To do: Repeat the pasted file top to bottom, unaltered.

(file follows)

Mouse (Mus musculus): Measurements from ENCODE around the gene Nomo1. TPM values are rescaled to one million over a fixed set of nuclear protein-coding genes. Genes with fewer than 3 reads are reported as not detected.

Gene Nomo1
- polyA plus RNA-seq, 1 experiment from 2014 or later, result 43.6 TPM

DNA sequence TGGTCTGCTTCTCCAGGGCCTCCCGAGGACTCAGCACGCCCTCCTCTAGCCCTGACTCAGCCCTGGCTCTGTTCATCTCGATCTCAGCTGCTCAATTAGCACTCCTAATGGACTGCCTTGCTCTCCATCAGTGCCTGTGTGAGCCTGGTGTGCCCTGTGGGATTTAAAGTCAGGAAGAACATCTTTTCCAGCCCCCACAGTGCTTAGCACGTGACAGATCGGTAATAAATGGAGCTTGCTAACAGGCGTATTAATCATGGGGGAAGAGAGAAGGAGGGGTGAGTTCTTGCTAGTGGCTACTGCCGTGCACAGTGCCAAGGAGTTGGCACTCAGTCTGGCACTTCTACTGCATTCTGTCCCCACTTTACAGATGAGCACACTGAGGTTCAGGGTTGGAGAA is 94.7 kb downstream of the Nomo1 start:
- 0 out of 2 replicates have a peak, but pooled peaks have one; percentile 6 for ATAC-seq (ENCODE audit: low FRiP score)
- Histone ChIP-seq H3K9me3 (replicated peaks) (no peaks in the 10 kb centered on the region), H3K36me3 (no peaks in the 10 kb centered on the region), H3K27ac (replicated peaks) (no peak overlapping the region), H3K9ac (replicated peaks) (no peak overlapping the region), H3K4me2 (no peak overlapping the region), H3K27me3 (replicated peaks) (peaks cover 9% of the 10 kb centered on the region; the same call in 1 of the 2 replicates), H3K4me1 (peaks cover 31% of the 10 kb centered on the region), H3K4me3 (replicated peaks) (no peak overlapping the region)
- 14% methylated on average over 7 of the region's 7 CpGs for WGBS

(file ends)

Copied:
Mouse (Mus musculus): Measurements from ENCODE around the gene Nomo1. TPM values are rescaled to one million over a fixed set of nuclear protein-coding genes. Genes with fewer than 3 reads are reported as not detected.

Gene Nomo1
- polyA plus RNA-seq, 1 experiment from 2014 or later, result 43.6 TPM

DNA sequence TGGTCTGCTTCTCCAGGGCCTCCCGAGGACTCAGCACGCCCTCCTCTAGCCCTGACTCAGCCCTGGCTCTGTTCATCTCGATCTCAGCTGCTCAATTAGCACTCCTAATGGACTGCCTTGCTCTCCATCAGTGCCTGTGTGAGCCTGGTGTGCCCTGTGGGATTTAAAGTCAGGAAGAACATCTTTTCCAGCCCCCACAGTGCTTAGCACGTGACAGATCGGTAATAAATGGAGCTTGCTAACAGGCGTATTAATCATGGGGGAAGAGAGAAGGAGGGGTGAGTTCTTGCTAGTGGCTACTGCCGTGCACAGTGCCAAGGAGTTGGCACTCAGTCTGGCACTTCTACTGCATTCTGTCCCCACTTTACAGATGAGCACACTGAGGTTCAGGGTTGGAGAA is 94.7 kb downstream of the Nomo1 start:
- 0 out of 2 replicates have a peak, but pooled peaks have one; percentile 6 for ATAC-seq (ENCODE audit: low FRiP score)
- Histone ChIP-seq H3K9me3 (replicated peaks) (no peaks in the 10 kb centered on the region), H3K36me3 (no peaks in the 10 kb centered on the region), H3K27ac (replicated peaks) (no peak overlapping the region), H3K9ac (replicated peaks) (no peak overlapping the region), H3K4me2 (no peak overlapping the region), H3K27me3 (replicated peaks) (peaks cover 9% of the 10 kb centered on the region; the same call in 1 of the 2 replicates), H3K4me1 (peaks cover 31% of the 10 kb centered on the region), H3K4me3 (replicated peaks) (no peak overlapping the region)
- 14% methylated on average over 7 of the region's 7 CpGs for WGBS